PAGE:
The Bahá'í Faith

Education is Not a Crime

Please join us
for a Film Screening
+ Panel Discussion

To Light a Candle
A film by Maziar Bahari

Iran bars Bahá’ís from teaching
and studying at its universities.
But they do teach. And they do study.

Thurs., Feb. 26 at 7 pm

University of Oregon, Lillis Business Complex, Room 182
FREE ADMISSION

Eugene supports inaugural international “Education Is Not a Crime” day

Around the world, local communities are coming together to host screenings of the documentary To Light a Candle, which highlights the Iranian government’s systematic efforts to eliminate the Baha’i faith in that nation. In Eugene, the film will be shown on Thursday, February 26, 7 p.m. at the Lillis Business Complex Room 182 on the UO campus.

Local human rights advocates join panel

Ibrahim Gassama, University of Oregon professor of International and Human Rights Law, and Dan Bryant, senior minister at Eugene’s First Christian Church and Executive Director for Opportunity Village Eugene, will be joining Shiva Sabet and Iraj Kamalabadi for a panel discussion following the screening of Maziar Bahari’s film, To Light a Candle, on Thursday, February 26, 7 p.m., at UO’s Lillis Business Complex.

The documentary film, which draws attention to the systematic efforts of the Iranian government to exterminate the Baha’i faith, focuses on that nation’s barring of Baha’is from higher education. In essence, this eliminates them from having the same prospects as their peers, and condemns them to lives lacking opportunity, lives of increasing hardship.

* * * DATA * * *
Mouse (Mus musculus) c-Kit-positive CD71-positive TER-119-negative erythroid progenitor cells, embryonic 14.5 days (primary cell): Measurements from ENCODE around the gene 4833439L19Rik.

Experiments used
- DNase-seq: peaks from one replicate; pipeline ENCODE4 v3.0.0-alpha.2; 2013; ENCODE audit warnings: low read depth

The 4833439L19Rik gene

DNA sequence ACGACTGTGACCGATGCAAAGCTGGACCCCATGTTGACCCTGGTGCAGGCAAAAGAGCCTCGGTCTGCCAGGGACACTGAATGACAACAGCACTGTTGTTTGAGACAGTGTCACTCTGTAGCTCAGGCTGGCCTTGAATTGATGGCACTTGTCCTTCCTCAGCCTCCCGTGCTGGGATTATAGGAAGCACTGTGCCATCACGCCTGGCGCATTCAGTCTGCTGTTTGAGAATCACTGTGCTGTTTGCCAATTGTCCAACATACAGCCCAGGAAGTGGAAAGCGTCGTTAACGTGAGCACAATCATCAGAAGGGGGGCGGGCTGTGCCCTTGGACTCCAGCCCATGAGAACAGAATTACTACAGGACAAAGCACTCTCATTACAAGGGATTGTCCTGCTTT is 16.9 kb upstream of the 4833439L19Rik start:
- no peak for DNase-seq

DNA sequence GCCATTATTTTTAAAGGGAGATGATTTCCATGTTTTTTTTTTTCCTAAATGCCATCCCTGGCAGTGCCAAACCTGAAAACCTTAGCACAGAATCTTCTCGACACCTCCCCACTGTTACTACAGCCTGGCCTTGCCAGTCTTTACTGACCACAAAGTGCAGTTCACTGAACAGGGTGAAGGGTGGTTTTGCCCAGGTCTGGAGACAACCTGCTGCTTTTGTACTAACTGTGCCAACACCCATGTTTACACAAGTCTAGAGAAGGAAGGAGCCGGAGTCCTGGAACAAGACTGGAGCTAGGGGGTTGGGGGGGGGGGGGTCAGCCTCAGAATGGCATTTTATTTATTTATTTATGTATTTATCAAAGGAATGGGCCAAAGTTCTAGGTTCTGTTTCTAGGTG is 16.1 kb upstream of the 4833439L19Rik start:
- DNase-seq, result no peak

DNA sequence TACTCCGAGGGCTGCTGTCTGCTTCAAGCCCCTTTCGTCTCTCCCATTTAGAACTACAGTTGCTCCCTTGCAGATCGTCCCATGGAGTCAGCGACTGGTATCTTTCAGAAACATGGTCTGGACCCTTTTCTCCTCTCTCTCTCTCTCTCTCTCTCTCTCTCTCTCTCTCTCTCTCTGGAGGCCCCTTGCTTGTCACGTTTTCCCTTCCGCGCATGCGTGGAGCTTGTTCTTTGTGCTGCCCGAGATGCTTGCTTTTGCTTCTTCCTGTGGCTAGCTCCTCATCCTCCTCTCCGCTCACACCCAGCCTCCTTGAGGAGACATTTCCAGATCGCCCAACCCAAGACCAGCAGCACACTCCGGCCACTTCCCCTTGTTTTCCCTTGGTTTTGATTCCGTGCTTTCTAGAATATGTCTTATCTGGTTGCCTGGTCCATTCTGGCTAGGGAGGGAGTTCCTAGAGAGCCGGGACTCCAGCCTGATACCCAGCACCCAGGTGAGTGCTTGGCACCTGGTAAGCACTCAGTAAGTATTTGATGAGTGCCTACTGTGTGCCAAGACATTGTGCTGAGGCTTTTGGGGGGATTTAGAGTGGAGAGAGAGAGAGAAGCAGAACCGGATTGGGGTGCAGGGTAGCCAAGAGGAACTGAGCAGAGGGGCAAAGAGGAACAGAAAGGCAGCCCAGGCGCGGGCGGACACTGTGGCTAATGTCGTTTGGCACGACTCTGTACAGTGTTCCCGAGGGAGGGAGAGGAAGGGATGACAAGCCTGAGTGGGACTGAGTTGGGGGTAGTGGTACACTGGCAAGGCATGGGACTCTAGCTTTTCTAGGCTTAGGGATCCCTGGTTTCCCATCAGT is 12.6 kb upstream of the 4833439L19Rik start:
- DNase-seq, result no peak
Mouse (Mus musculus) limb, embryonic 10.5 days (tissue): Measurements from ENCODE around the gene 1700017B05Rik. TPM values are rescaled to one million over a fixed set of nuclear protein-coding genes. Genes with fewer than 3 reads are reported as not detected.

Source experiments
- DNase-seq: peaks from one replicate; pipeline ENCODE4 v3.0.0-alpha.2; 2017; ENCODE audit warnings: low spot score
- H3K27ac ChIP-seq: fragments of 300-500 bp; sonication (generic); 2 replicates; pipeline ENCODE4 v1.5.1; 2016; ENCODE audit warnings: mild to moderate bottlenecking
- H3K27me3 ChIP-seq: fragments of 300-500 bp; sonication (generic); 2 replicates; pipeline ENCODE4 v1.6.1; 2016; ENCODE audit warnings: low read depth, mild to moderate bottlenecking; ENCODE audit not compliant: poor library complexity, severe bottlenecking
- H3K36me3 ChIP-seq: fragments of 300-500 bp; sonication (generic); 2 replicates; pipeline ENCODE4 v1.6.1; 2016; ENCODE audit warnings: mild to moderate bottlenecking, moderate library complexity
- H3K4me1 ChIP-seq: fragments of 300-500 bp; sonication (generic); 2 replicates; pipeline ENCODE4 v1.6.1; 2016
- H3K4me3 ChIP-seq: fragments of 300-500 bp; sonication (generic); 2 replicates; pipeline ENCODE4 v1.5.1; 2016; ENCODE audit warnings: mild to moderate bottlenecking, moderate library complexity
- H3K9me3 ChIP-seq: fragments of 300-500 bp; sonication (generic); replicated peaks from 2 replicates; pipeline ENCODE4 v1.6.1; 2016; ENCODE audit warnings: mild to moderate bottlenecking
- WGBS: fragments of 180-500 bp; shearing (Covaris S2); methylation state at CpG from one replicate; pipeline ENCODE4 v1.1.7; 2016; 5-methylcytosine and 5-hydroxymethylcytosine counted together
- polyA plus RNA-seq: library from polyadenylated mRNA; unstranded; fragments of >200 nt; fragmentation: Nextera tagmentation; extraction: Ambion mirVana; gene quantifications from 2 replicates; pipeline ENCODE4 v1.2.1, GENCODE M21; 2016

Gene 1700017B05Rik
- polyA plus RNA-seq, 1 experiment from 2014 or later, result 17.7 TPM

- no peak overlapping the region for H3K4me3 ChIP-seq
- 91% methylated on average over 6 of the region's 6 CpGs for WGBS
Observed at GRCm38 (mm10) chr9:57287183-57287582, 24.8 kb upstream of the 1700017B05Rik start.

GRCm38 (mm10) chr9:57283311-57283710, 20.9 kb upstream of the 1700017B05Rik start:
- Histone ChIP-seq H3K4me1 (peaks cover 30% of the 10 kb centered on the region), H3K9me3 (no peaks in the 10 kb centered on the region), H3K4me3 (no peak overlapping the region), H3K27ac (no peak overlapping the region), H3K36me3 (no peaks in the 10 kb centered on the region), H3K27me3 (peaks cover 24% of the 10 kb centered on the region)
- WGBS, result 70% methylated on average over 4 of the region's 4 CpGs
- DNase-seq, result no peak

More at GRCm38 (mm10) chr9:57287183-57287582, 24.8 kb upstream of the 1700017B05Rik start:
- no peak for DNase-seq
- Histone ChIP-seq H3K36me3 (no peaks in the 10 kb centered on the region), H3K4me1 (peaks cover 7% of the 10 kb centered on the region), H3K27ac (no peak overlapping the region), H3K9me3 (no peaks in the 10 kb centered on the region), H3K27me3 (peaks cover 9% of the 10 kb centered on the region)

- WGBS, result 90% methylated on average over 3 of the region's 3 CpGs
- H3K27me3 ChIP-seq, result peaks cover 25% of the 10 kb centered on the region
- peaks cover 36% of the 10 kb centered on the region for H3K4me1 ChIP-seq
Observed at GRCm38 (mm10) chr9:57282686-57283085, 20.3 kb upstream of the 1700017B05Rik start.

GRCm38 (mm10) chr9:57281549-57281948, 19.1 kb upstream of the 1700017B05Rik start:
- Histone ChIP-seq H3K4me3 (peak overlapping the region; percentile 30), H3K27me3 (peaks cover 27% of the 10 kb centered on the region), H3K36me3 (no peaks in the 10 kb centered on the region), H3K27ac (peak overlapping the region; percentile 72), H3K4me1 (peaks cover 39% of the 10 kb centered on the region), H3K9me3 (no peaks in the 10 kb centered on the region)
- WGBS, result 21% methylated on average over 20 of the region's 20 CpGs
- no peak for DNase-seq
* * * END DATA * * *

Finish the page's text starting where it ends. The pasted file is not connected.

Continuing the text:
Woman's unjust imprisonment inspires her brother to speak out

Iraj Kamalabadi’s sister, Fariba, who is an educational psychologist and mother of three, was summarily arrested in Iran in the spring of 2008 along with six of her colleagues, solely because of their religious beliefs. Iraj is one of four panelists who will discuss the Education is Not a Crime campaign following the February 26 screening of the film To Light a Candle, which highlights one aspect of the Iranian government’s systematic efforts to eradicate the Baha’i faith.

Baha'i Institute for Higher Education alum to attend film screening

Shiva Sabet grew up in Iran, attended public schools and was an excellent student. Yet she was not allowed to continue her education at the university of her choice–or indeed, any public university in Iran—because the government in that nation has denied this basic right to her and other members of the Baha’i faith. This is just one step in the government’s systematic campaign to eliminate the Baha’is, Iran’s largest religious minority.

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